As many as 14,800 prisoners - men and women who are murderers, cons, rapists, robbers, death row convicts, and thousands who claim to be innocent - occupy the Tihar Jail and the numbers keep increasing every month. It was a little over 13,000 last year and the figure is nearing the 15,000- mark this year.
But the country’s largest jail, where 25-35 deaths are reported every year, has just two overburdened psychologists to hear the prisoners out.
Last month, a 27-year-old man was found hanging less than two weeks after he had come to the prison in a robbery case. Days before that, a woman attempted suicide, unable to come to terms with life inside a prison.
There have been at least nine established cases of suicide over the last three years. This year there were over 20 deaths, out of which three have been confirmed as suicides.
According to the Delhi government website, there were 120 ‘mentally unstable’ prisoners last year.
There should be seven psychologists for 6,250 prisoners - one for every 890 prisoners - but today there is one for 7,400 prisoners.
Jail authorities said they manage counselling by identifying depressed prisoners and talking to them. The superintendents have been told a make a list of suicide watch prisoners and communicate with them every day.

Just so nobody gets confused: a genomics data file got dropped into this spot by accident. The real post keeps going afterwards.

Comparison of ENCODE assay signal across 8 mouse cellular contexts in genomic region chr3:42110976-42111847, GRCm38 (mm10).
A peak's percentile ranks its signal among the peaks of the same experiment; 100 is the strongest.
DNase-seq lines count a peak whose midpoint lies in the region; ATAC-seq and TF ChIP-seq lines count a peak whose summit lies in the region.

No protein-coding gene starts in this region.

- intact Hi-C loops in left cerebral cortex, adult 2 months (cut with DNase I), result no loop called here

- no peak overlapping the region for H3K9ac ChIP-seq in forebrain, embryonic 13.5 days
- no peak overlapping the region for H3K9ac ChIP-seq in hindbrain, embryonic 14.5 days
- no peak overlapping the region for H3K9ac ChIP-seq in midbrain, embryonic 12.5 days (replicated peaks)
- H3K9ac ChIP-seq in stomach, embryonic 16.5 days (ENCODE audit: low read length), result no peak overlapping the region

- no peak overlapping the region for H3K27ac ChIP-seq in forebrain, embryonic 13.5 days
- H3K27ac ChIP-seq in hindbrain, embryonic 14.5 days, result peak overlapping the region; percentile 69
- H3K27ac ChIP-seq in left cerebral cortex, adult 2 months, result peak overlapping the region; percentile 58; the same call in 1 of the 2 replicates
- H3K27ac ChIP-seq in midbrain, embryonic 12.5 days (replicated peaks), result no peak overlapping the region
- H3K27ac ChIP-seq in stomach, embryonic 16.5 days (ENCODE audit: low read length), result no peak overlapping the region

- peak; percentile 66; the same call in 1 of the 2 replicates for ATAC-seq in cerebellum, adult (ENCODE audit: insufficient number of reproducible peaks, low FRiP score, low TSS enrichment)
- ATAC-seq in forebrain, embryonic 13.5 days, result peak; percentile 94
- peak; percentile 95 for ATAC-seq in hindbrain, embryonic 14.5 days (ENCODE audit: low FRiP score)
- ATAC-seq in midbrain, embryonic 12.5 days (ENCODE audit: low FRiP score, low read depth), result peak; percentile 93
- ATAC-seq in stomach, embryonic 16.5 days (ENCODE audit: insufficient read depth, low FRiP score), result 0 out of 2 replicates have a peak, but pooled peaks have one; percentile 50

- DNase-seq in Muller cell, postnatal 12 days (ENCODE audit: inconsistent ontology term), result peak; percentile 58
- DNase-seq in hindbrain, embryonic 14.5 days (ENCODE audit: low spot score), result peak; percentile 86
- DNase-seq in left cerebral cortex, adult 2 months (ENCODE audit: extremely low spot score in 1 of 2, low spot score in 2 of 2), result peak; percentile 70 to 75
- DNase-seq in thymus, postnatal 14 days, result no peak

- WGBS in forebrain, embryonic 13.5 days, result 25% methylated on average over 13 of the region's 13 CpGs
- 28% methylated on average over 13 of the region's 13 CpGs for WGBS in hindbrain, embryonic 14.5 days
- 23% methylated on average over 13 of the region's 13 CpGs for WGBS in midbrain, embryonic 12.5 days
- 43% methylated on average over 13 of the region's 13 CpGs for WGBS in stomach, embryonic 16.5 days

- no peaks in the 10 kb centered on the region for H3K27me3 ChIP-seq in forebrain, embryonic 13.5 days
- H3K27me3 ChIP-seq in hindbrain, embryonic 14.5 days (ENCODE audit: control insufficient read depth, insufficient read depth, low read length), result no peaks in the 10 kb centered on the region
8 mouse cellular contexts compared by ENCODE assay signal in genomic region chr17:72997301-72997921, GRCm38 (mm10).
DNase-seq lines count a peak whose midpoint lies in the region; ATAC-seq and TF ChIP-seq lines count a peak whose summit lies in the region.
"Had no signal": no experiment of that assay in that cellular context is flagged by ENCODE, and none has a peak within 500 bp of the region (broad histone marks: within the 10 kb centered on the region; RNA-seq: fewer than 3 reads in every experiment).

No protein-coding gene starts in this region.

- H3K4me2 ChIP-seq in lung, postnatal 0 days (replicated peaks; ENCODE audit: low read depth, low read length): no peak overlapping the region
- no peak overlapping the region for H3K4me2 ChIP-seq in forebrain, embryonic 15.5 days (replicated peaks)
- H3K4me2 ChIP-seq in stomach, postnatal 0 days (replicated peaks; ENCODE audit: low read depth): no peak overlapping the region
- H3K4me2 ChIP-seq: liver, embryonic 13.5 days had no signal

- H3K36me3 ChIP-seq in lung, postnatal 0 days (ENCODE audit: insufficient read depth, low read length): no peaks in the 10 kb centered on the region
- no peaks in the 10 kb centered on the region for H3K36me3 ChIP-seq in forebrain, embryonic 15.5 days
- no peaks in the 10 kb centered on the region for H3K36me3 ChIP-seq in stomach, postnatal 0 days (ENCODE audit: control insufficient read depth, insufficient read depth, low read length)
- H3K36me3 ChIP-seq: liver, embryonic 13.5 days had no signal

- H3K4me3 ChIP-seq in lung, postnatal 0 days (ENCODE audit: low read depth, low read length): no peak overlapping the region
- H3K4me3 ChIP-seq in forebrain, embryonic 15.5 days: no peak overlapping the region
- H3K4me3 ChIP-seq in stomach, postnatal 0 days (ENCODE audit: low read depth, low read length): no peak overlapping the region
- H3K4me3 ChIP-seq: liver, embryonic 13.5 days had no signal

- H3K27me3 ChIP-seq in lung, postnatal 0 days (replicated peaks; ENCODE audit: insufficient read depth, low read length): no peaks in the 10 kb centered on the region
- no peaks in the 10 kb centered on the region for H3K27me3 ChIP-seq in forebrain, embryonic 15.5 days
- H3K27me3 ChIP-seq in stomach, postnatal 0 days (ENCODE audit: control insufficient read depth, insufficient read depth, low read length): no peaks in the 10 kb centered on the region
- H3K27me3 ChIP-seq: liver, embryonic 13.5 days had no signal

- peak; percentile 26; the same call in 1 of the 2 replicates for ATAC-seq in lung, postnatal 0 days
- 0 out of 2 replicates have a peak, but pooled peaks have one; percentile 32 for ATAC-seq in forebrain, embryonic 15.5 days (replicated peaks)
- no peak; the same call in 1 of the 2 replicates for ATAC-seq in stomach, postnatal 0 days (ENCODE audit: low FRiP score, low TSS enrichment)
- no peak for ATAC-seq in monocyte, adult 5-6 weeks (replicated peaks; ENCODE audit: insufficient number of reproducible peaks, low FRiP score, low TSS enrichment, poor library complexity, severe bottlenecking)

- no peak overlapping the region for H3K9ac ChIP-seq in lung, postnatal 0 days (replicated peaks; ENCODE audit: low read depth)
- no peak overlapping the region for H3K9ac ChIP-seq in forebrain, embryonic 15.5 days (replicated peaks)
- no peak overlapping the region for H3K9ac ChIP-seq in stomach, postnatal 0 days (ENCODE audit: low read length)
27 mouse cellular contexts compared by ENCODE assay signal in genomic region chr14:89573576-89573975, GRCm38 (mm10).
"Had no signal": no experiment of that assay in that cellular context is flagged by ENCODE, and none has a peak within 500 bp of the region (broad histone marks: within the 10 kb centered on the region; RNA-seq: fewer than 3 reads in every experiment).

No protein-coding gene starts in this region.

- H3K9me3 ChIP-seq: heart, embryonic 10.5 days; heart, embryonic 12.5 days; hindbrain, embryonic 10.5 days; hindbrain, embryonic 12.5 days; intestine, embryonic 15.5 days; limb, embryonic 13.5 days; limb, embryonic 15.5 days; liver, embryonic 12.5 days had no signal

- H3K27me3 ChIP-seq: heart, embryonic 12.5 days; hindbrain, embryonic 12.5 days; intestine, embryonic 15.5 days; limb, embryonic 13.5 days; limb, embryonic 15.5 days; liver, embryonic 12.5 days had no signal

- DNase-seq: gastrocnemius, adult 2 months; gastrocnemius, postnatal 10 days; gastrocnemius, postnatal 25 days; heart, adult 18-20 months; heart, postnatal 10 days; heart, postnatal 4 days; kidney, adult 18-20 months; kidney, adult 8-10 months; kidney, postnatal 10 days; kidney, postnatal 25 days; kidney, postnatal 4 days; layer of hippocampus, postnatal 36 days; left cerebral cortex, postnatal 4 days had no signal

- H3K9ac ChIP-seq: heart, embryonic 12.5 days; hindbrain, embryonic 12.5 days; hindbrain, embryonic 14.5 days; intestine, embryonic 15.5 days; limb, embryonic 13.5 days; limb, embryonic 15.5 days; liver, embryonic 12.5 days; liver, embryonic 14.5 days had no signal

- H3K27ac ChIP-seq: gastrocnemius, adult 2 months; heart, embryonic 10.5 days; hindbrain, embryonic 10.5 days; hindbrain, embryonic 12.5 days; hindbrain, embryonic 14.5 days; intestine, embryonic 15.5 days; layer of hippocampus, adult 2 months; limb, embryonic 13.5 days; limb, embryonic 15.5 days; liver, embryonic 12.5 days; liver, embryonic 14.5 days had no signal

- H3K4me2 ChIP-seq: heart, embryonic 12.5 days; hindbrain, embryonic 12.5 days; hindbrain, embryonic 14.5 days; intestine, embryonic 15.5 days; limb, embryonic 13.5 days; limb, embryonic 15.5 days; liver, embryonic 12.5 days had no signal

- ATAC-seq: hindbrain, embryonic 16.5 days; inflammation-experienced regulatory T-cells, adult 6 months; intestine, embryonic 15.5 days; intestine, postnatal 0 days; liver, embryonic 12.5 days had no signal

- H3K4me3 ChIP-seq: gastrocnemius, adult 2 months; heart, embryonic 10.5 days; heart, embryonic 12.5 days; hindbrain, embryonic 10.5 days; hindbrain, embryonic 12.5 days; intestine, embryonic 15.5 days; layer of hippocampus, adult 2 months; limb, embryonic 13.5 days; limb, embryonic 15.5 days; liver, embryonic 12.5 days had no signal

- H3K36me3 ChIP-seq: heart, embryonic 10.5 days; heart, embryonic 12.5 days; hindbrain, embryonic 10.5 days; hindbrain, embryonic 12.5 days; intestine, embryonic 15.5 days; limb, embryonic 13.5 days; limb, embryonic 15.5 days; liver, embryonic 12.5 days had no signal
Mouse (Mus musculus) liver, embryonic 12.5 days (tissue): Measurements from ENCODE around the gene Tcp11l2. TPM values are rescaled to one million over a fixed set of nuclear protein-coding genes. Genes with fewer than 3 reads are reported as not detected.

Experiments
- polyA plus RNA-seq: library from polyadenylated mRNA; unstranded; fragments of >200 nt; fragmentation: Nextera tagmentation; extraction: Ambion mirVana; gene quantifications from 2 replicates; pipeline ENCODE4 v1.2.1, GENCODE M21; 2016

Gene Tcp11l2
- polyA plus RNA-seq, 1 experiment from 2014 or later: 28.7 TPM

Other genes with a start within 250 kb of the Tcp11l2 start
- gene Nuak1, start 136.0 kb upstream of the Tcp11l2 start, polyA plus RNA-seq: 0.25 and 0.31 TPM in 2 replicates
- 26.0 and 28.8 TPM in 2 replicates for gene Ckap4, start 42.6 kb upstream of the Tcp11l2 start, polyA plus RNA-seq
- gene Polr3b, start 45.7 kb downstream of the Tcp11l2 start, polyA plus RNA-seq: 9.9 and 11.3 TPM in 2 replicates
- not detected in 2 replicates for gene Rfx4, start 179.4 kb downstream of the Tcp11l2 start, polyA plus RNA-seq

To make up for psychologists, the authorities use CCTV to keep an eye on ‘suicide watch prisoners’. Delhi gang-rape convicted Mukesh Singh was one among the many kept on suicide watch, after his brother Ram Singh committed suicide.
“The depressed are not left alone. We encourage them to participate in sports and cultural activities everyday. We also keep them with prisoners who can understand their problems,” an officer said.
In this 200-acre prison, where around 1,100 prisoners visit the out-patient department every day, the medical unit has been working without a resident medical officer for the last five years.
In 2010, over 2.8 lakh patients were examined across the OPDs in Tihar, read Delhi government website. The figure in 2015 has already crossed three lakh.
Those who have come out of jail, confess that inside Tihar many develop skin problems because they have to ‘live and share ‘ the same space in the overpopulated jail which houses more than twice its strength of 6,250 prisoners. Yet, there is no skin specialist here, or even a dentist.